Stein (along with Glickman) first collaborated with Bock and Harnick in 1958 on “The Body Beautiful,” a musical about boxing, which lasted a scant 60 performances. The book writer is usually one of musical theater’s unsung heroes, often getting the blame when a musical doesn’t succeed and receiving little of the credit when a show is a hit.

And Stein had his share of short-lived musicals including “Juno,” an ambitious retelling of Sean O’Casey’s “Juno and the Paycock” with a score by Marc Blitzstein; “King of Hearts” (1978), based on the Philippe de Broca film, and “Rags” (1986), another musical about the immigrant experience.

“Take Me Along” (1959), a musical version of Eugene O’Neill’s “Ah, Wilderness!” starring Jackie Gleason and Walter Pidegon, proved more durable. So did “Zorba,” adapted from the Anthony Quinn movie “Zorba the Greek,” first seen on Broadway in 1968 with Herschel Bernardi in the title role and later (1983) in an even more popular revival starring Quinn.

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Read Comments (10)  —  Post Yours »


 Oct 26, 2010 at 09:57 AM Chaim Says:

BD"E he brought great art and joy to many people.


 Oct 26, 2010 at 11:01 AM bucherel Says:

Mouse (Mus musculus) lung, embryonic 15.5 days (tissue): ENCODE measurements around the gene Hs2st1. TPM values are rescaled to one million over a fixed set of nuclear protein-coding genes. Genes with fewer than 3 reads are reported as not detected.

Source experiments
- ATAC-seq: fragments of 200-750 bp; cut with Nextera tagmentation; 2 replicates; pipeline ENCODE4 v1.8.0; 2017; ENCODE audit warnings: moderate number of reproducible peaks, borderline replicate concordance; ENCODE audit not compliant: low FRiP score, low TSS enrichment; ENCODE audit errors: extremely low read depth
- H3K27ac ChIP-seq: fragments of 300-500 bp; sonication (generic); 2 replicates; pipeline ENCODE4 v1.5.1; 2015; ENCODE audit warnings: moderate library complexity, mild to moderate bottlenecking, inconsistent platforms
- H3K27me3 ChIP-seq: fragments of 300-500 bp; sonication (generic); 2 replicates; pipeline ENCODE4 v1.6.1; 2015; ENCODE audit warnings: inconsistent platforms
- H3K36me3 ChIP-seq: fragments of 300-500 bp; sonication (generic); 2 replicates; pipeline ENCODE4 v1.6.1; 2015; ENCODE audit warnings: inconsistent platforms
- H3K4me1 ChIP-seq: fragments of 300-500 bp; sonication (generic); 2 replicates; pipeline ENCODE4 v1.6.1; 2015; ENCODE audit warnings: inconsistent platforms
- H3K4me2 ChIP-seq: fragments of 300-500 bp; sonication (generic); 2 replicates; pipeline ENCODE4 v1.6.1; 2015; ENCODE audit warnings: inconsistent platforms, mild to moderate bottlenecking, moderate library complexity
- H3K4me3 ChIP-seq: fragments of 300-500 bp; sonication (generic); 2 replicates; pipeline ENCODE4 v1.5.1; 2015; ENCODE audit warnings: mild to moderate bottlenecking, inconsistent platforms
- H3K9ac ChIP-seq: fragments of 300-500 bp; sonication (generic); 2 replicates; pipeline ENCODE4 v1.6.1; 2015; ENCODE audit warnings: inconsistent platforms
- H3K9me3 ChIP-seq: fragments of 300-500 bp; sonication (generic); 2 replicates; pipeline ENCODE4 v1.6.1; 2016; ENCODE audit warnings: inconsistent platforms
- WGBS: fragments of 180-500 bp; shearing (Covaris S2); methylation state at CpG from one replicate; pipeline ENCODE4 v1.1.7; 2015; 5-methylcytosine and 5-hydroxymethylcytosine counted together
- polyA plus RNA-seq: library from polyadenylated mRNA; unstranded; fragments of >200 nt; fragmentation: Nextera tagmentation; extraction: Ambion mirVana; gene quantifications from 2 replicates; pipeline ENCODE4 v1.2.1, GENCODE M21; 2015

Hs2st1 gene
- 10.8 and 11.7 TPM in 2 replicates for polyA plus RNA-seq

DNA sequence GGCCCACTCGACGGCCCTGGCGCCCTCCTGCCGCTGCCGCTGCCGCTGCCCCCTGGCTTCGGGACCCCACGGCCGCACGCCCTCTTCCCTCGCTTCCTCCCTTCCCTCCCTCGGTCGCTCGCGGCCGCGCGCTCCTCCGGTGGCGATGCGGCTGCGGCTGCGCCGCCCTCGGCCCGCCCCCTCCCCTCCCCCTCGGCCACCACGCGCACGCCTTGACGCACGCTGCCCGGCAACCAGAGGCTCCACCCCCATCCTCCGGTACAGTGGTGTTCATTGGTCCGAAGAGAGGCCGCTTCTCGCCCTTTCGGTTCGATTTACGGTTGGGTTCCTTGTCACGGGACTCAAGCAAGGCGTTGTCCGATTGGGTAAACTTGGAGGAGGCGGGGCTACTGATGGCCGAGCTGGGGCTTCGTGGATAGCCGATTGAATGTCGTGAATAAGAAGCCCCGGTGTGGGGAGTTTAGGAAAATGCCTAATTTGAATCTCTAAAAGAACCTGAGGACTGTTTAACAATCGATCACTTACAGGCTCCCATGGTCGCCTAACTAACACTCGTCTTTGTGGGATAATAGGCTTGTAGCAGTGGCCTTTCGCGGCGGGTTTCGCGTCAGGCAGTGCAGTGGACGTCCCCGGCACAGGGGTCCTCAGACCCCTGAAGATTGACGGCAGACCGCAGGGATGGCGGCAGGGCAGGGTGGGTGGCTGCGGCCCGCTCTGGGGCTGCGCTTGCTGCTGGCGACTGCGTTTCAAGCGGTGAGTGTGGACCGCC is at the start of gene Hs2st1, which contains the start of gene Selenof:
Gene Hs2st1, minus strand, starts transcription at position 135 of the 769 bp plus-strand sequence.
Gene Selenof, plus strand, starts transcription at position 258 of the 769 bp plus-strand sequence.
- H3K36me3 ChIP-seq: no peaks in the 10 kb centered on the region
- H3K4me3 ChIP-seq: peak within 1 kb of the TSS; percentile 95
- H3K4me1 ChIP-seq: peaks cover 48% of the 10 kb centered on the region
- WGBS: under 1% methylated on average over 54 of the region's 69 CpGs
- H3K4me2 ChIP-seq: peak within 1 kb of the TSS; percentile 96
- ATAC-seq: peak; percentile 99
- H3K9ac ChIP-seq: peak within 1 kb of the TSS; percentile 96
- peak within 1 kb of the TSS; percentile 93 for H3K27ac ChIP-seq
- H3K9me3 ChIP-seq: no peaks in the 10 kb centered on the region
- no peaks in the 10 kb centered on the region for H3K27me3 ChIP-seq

Tradition! Tradition!
And of course don't forget about the song in the dream Mazel Tov, Mazel tov...

Should he rest in piece!!!


 Oct 26, 2010 at 11:26 AM Anonymous Says:

BDE. "How much more can we be joyful when there's something to be joyful for?"


 Oct 26, 2010 at 12:36 PM Babishka Says:

This was a much beloved musical play, which was performed to audiences all over the world.


 Oct 26, 2010 at 01:35 PM Anonymous Says:

We are require to serve Hashem with semicha. Since he has given many Yid simcha may HASHEM give him smicha in the world of emes


 Oct 26, 2010 at 01:59 PM Anonymous Says:

I got suspended from yeshivah for a week when i told my rebbe I watched the movie.. go figure..


 Oct 26, 2010 at 02:22 PM benvin Says:

BDE. Thank you Mr. Stein for your great work.


 Oct 26, 2010 at 06:26 PM from-here-to-there Says:

growing up with the Zero Mostel soundtrack - I still can't get use to the Topol movie version...

during the revivial in the 70's I saw it on Broadway with the great late Zero Mostel.

RIP Joe and thanks!


 Oct 26, 2010 at 09:51 PM Yanky Says:

He should rest in peace (though he was, by the way, the kind of secular, liberal Jew usually scorned by commentors here). But for everyone above who thanked Mr. Stein for the great songs in Fiddler, please be aware trhat he had nothing to do with the songs -- the music and lyrics were by Jerry Block and Sheldon Harnick. Mr. Stein simply adapted Sholom Aleichem's story into a book for the Broadway production. (By the way, Sholom Aleichem was also the kind of Jew usually derided by frum Yidden as an apikores.)


 Oct 27, 2010 at 07:41 AM Anonymous Says:

BDE for the jew that died. Thank g-d that generation is dwindling away. I don't think there are many hiers that are shomer mitzvos from that clan. I think these are the fruits of the "kids off the derech" from polish jewry.